What Is Microvolunteering?

Definition & Examples of Microvolunteering

A mid adult woman laughs with a group of fellow food bank volunteers. She holds a clipboard ready as she organizes the packing of boxes.

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Microvolunteering is volunteering that can be done in small bursts or periods of time. It's a way to volunteer that doesn't rely on big commitments, which can prevent some people from being able to participate.

Find out more about how microvolunteering works and the ways nonprofits can use this strategy for maximum impact.

What Is Microvolunteering?

Essentially, microvolunteering is a way for people to give small amounts of their time, at times and places that are convenient.

Because so much of volunteerism has gone virtual, people can volunteer in some way from wherever they are, using smartphones and the internet.

  • Alternate names: Episodic volunteering, ad-hoc volunteering

How Microvolunteering Works

When it comes to volunteering, many people think of weekend projects or scheduled visits to their favorite charities. Nonprofits, too, can fall into the trap of thinking they need to create ongoing opportunities that require large amounts of time and physical attendance.

However, only about 30% of Americans volunteer, with many people citing the lack of free time as their most significant barrier.

Microvolunteering may be the solution, allowing for one-off interactions. It increases engagement by allowing volunteers to help without committing to a regular volunteer schedule.

Microvolunteering may even lead to more regular commitments down the road, and sometimes these volunteers become donors, too.

There are many things a person can do to help a cause which don't require a lot of time or effort. Such microvolunteering efforts can include:

  • Pick up trash during a daily jog
  • Sign a petition
  • Donate an hour or two to working a booth at an event
  • Start a fundraiser at work
  • Sign up for a sponsored race that donates to your nonprofit
  • Fill out a survey to help your nonprofit gather data
  • Share donation opportunities on social media
  • Donate goods
  • Volunteer technical skills (such as writing or design) for small projects

One example of microvolunteering is the ALS Ice Bucket Challenge, in which people dumped buckets of water on their heads to raise money for the ALS Association. Viral videos of the challenges spread the word about the association, helping it to raise hundreds of millions of dollars and enabling it to increase its research funding by 187%. Individually, each volunteer only donated a small amount of time (and on their own schedule, too), but the collective impact was immense.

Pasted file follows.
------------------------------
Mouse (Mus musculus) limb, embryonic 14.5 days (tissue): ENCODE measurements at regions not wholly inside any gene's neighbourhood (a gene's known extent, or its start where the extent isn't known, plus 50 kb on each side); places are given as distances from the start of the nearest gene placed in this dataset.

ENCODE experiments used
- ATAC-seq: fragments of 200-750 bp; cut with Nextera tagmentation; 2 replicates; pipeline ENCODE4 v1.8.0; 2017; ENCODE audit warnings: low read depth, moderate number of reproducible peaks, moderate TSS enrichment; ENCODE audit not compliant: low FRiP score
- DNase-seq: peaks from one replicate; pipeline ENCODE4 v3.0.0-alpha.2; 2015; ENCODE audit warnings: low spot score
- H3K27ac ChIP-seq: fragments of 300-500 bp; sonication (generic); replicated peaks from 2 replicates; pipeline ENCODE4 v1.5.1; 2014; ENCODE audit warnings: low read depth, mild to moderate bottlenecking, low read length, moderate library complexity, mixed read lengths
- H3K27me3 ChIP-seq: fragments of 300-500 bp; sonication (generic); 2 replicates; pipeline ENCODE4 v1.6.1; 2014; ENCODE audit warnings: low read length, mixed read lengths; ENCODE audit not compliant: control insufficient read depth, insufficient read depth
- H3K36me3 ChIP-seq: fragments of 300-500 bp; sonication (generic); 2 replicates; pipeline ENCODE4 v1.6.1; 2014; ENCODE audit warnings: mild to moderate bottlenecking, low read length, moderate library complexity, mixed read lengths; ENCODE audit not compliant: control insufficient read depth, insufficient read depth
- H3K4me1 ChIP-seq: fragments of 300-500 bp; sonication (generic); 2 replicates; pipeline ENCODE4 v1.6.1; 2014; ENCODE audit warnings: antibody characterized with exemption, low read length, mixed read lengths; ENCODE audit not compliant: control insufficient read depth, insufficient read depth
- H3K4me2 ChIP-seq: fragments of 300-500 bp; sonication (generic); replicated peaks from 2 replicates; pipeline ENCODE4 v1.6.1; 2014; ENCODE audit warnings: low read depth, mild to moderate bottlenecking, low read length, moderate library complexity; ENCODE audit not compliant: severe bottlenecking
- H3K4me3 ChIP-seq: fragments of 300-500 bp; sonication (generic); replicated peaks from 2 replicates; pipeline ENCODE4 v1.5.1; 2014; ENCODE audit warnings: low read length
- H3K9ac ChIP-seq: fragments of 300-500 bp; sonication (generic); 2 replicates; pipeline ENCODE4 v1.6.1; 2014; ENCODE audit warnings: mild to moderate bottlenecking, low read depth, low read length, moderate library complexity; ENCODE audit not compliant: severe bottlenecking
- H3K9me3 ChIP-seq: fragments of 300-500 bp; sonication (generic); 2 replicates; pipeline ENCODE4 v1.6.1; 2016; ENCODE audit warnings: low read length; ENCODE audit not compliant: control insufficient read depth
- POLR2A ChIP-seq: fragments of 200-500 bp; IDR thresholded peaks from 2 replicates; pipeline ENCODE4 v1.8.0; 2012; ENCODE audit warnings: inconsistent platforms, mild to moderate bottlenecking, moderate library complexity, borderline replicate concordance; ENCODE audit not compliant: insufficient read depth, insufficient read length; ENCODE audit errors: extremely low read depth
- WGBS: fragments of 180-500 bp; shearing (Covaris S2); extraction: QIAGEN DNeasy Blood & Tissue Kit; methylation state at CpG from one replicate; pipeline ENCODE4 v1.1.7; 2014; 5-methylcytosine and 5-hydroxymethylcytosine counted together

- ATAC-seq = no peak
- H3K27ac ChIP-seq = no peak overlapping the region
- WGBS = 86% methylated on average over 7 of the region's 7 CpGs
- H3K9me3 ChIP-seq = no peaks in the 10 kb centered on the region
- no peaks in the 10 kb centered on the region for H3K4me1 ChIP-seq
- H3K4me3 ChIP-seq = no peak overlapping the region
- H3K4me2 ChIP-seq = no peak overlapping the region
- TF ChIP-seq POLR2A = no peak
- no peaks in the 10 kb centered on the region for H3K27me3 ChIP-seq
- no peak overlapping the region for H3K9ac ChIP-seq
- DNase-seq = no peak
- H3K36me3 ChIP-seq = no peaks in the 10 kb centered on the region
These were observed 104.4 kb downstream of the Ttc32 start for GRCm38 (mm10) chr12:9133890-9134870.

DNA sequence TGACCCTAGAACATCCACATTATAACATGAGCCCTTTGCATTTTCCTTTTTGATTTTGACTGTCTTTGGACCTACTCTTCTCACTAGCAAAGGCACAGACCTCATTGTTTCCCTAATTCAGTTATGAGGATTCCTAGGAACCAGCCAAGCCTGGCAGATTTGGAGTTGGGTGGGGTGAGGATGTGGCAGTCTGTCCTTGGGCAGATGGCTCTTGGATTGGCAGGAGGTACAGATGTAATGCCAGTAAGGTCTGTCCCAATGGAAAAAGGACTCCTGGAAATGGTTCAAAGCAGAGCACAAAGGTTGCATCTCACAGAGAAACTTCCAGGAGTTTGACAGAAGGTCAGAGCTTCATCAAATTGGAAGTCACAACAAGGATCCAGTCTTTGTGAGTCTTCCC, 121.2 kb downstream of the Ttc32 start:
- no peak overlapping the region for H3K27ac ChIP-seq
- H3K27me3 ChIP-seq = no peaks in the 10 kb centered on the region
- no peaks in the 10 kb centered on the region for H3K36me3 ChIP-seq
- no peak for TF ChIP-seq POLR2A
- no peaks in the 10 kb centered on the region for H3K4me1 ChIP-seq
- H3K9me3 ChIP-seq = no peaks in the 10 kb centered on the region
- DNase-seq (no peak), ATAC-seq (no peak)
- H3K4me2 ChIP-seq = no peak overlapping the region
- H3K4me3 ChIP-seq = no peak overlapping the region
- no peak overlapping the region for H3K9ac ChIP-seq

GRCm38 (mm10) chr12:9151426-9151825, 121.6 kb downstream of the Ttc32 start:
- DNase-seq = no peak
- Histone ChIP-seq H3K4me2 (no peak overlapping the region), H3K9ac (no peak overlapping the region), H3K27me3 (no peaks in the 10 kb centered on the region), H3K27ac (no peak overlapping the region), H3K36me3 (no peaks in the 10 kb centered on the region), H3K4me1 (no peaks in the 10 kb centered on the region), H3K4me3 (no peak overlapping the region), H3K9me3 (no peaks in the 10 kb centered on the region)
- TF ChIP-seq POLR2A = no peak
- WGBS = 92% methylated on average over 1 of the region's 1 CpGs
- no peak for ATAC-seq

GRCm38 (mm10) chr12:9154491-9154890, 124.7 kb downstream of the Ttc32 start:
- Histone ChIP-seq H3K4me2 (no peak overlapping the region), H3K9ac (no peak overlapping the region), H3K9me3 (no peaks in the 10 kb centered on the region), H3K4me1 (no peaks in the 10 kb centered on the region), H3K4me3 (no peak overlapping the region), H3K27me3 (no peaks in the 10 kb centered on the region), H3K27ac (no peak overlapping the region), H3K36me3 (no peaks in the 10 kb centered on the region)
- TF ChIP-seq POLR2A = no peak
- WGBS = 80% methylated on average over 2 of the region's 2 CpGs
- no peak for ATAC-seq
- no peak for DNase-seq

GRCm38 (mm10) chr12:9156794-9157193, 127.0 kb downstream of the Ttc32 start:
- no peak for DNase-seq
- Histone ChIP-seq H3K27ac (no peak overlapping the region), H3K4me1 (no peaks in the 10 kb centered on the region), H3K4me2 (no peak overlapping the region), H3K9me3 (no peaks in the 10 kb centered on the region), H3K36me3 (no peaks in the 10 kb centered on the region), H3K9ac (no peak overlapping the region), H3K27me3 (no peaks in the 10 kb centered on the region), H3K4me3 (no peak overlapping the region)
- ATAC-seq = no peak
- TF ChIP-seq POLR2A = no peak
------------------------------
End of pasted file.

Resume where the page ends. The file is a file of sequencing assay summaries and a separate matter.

Keep in mind that microvolunteering only fills a specific need at a specific time. These volunteers give time on an ad-hoc basis, so don’t expect them to consistently provide the assistance your organization needs to operate. Having trained, committed, and scheduled volunteers is still essential. Microvolunteers should support your volunteer team, but they cannot replace them.

How to Get Microvolunteers

If your nonprofit is considering offering opportunities for microvolunteering, there are a number of tools and strategies that will help.

Your nonprofit should make sure it is maintaining an online presence with social media engagement. This is an effective way to reach out to possible volunteers and support them. Make sure you have the resources allocated to have someone posting, commenting, and engaging online regularly.

You can also use online tools and resources to let new volunteers know how they can get involved. Use planned outreach to announce events or large-scale volunteer needs, but also do “last-minute” updates so that you can catch people who find themselves available. For example, using free tools such as Facebook to post information about an impromptu gathering can get people to attend.

Volunteer websites such as All For Good, VolunteerMatch, Idealist.org, and Points of Light Foundation allow you to post volunteer opportunities. You can also use tracking tools such as NobleHour or GiveGab to post opportunities and connect with volunteers.

Lastly, you’ll need a way to manage your microvolunteers. Email newsletters can let people know how and when they can get involved, with online signup sheets to prevent duplicate efforts. Whichever tools you use, make sure you have systems in place to communicate with all your volunteers and track their work. Effective management of microvolunteering efforts ensures that these small opportunities still have maximum impact.

Key Takeaways

  • Microvolunteering is a way for volunteers to give their time to a cause they believe in without a big commitment.
  • Microvolunteering allows one-off interactions, which gives more people a chance to engage with your nonprofit and perhaps become regular volunteers in the future.
  • It's still important to coordinate and manage your microvolunteers; online tools can help.